Last August, a 55-year-old Wal-Mart employee found out her job would now be done by a robot. Her task was to count cash and track the accuracy of the store’s books from a desk in a windowless back room. She earned $13 an hour.
Instead, Wal-Mart Stores Inc. started using a hulking gray machine that counts eight bills per second and 3,000 coins a minute. The Cash360 machine digitally deposits money at the bank, earning interest for Wal-Mart faster than sending an armored car. And it uses software to predict how much cash is needed on a given day to reduce excess.
“They think it will be a more efficient way to process the money,” said the employee, who has worked with Wal-Mart for a decade.
Now almost all of Wal-Mart’s 4,700 U.S. stores have a Cash360 machine, turning thousands of positions obsolete. Most of the employees in those positions moved into store jobs to improve service, said a Wal-Mart spokesman. More than 500 have left the company. The store accountant is now a greeter at the front door, where she still earns $13 an hour.
“The role of service and customer-facing associates will always be there, ” said Judith McKenna, Wal-Mart’s U.S. chief operating officer, in an interview. But “there are interesting developments in technology that mean those roles shift and change over time.”
Shopping is moving online, hourly wages are rising and retail profits are shrinking — a formula that pressures retailers from Wal-Mart to Tiffany & Co. to find technology that can do the rote labor of retail workers or replace them altogether.
As Amazon.com Inc. makes direct inroads into traditional retail with its plans to buy grocer Whole Foods Market Inc., Wal-Mart and other large retailers are under renewed pressure to invest heavily to keep up.
Economists say many retail jobs are ripe for automation. A 2015 report by Citi Research, co-authored with researchers from the Oxford Martin School, found that two-thirds of U.S. retail jobs are at “high risk” of disappearing by 2030.
Self-checkout lanes can replace cashiers. Autonomous vehicles could handle package delivery or warehouse inventory. Even more complex tasks like suggesting what toy or shirt a shopper might want could be handled by a computer with access to a shopper’s buying history, similar to what already happens online today.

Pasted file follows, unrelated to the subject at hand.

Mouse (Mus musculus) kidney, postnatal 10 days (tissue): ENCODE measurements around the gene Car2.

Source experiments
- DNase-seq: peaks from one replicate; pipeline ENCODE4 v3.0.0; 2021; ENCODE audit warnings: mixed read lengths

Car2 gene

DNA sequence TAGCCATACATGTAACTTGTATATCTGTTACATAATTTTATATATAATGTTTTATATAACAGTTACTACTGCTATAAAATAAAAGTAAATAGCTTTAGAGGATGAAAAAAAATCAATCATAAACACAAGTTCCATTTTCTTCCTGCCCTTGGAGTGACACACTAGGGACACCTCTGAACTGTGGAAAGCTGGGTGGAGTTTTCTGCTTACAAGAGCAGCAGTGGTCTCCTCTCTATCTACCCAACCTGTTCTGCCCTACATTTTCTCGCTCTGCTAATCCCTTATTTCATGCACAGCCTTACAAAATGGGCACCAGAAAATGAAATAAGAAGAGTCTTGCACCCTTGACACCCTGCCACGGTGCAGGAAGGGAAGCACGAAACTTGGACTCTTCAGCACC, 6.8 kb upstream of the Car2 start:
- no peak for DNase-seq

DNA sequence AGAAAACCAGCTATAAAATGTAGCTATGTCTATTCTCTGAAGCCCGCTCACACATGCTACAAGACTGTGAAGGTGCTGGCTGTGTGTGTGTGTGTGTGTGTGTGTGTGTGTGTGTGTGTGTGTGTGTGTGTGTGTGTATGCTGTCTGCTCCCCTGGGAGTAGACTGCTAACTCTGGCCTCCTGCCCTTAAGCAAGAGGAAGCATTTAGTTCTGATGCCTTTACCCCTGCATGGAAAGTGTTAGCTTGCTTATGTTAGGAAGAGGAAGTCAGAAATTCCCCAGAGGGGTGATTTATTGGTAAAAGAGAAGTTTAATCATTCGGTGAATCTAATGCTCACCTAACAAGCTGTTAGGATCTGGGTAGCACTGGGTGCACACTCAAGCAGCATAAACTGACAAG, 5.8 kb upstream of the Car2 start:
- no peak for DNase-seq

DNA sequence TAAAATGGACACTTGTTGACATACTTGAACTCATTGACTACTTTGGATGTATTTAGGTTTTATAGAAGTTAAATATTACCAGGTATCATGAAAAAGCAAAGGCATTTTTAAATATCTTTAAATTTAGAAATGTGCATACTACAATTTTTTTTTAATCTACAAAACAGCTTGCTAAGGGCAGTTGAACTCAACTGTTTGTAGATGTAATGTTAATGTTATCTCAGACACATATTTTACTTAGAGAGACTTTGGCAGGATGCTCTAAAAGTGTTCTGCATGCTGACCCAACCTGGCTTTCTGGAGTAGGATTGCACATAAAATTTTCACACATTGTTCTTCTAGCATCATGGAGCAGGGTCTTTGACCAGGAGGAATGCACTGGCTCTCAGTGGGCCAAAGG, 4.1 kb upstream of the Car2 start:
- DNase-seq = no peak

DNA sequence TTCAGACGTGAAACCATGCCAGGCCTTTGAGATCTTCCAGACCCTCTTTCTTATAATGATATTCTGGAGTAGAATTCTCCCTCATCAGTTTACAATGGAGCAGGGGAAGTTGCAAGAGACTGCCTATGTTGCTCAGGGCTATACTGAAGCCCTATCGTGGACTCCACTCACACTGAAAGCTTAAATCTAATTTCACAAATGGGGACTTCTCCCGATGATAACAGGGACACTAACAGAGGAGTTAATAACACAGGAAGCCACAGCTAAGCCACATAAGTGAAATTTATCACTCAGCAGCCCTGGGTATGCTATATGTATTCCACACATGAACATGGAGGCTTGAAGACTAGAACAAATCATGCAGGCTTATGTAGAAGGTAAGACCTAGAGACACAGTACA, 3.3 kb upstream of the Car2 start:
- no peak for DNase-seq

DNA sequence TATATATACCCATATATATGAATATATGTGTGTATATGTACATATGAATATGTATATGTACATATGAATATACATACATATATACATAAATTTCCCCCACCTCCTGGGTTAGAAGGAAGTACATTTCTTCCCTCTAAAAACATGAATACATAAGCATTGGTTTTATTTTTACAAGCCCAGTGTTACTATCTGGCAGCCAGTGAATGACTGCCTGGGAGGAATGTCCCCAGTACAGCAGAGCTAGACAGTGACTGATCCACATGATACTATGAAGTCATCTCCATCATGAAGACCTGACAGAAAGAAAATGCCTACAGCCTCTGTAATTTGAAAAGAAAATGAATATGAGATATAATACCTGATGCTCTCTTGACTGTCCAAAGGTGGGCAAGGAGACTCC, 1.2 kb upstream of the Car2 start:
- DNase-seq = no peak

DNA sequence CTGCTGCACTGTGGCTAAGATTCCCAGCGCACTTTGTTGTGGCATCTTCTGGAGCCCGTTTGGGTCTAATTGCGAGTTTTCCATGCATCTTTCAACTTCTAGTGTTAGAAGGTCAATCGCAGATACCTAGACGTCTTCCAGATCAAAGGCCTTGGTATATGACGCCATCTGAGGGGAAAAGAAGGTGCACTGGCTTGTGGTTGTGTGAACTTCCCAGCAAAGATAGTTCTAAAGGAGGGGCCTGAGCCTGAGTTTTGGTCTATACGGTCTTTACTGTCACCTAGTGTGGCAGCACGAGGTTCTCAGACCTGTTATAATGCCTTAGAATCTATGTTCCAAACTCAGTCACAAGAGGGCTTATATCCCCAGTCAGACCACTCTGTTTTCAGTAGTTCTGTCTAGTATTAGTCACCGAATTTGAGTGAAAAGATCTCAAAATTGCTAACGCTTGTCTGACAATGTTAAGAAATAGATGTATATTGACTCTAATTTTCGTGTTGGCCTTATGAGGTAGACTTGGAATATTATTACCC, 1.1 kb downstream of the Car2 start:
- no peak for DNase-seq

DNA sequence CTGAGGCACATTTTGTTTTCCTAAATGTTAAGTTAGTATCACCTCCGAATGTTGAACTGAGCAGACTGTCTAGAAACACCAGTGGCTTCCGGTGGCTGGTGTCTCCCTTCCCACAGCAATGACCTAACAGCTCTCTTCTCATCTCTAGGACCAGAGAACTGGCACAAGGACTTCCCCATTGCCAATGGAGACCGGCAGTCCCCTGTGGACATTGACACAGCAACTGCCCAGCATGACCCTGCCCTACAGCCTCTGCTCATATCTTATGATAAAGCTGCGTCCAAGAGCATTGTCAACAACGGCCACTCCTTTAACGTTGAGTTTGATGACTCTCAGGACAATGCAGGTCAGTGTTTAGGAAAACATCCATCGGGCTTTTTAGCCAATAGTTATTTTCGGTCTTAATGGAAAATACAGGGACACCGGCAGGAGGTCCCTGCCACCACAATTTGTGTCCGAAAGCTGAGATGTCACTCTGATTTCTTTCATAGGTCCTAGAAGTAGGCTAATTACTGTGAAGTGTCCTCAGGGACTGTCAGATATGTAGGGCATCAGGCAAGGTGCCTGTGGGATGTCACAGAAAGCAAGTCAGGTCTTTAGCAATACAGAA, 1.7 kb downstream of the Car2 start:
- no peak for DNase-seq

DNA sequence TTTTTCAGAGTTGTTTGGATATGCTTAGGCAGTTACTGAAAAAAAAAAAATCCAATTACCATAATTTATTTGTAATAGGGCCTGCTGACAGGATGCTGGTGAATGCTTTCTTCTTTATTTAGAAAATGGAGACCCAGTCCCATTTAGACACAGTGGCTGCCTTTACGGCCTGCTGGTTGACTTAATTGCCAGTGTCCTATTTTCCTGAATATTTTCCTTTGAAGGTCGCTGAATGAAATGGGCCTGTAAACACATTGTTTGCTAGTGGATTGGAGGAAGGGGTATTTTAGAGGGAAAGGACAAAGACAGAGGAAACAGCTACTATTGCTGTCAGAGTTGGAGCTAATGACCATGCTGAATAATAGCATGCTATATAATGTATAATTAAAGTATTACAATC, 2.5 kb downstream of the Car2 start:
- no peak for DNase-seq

“The primary predictor for automation is how routine a task is,” said Ebrahim Rahbari, an economist at Citi Research. “A big issue is that retail is a sizable percentage of the workforce.”
Nearly 16 million people, or 11% of nonfarm U.S. jobs, are in the retail industry, mostly as cashiers or salespeople. The industry eclipsed the shrinking manufacturing sector as the biggest employer 15 years ago. Now, as stores close, retail jobs are disappearing. Since January, the U.S. economy has lost about 71,000 retail jobs, according to data from the Bureau of Labor Statistics.
“The decline of retail jobs, should it occur on a large scale — as seems likely long-term — will make the labor market even less hospitable for a group of workers who already face limited opportunities for stable, well-paid employment,” said David Autor, an economist at the Massachusetts Institute of Technology.
Earlier this year, Beverly Henderson took a pay cut and gave up her health-care benefits when she left Wal-Mart in the wake of the back-office changes. “I’m 59 years old,” she said. “I never worked on the floor. I’ve always worked office positions and I had no desire.”